Thursday, 5 July 2007


The flowers of Greater and Common Knapweed are stunning on local grasslands at the moment - and the insects are loving it. Many types of bees and bugs can be seen gorging on the nectar of the attractive flower-heads, so engrossed that they often ignore the distraction of a large camera being thrust at them.

A large hoverfly perhaps?

The name Knapweed is interesting - as it's usually found on chalk, is the plant merely a pointer to the knapable flints that lie beneath it, or is there a closer link?

Get in there my son!

A small cluster of white knapweeds were seen today - an local aberation or an interloper species, I wonder?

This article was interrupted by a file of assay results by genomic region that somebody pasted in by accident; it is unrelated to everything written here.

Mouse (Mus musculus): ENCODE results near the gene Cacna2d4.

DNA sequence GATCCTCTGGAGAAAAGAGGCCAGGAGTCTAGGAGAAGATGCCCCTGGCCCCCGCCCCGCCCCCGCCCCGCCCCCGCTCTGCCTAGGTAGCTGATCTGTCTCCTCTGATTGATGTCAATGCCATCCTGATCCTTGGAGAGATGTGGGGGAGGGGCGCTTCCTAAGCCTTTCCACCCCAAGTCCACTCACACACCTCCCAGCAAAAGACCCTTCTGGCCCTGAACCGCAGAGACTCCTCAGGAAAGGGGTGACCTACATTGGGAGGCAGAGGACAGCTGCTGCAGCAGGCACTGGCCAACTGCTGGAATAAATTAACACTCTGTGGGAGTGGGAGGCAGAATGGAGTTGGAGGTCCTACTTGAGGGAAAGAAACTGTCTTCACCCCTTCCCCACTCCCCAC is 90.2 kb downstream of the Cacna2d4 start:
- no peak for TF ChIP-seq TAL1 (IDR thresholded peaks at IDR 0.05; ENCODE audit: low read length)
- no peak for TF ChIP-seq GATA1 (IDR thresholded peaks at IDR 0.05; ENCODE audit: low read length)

Knapweeds are part of the vast thistle family, and so is a relative of the Musk or Nodding Thistle, below.


Tony Morris said...

Great post. Do you know the name of the beetle on picture 3? I took a similar picture of one on Knapweed by the Monument last week. The flowers make such a good setting for SIx-spot Burnets, Skippers and Marbled Whites etc, there are a real photographic prop!

Tony Morris said...

Hi Steve, I found this one one of the BTCV sites:
Knapweed is also known as Black or Lesser Knapweed. The word 'knap' means 'knob' - "knobweed".
So I suppose it's from the flower head before it opens,#

Steve said...

Sorry Tony, I haven't tracked down that beetle yet.

Your discovery of the link between knap and knob seems to illustrate one of the other meanings of knap, per today's post.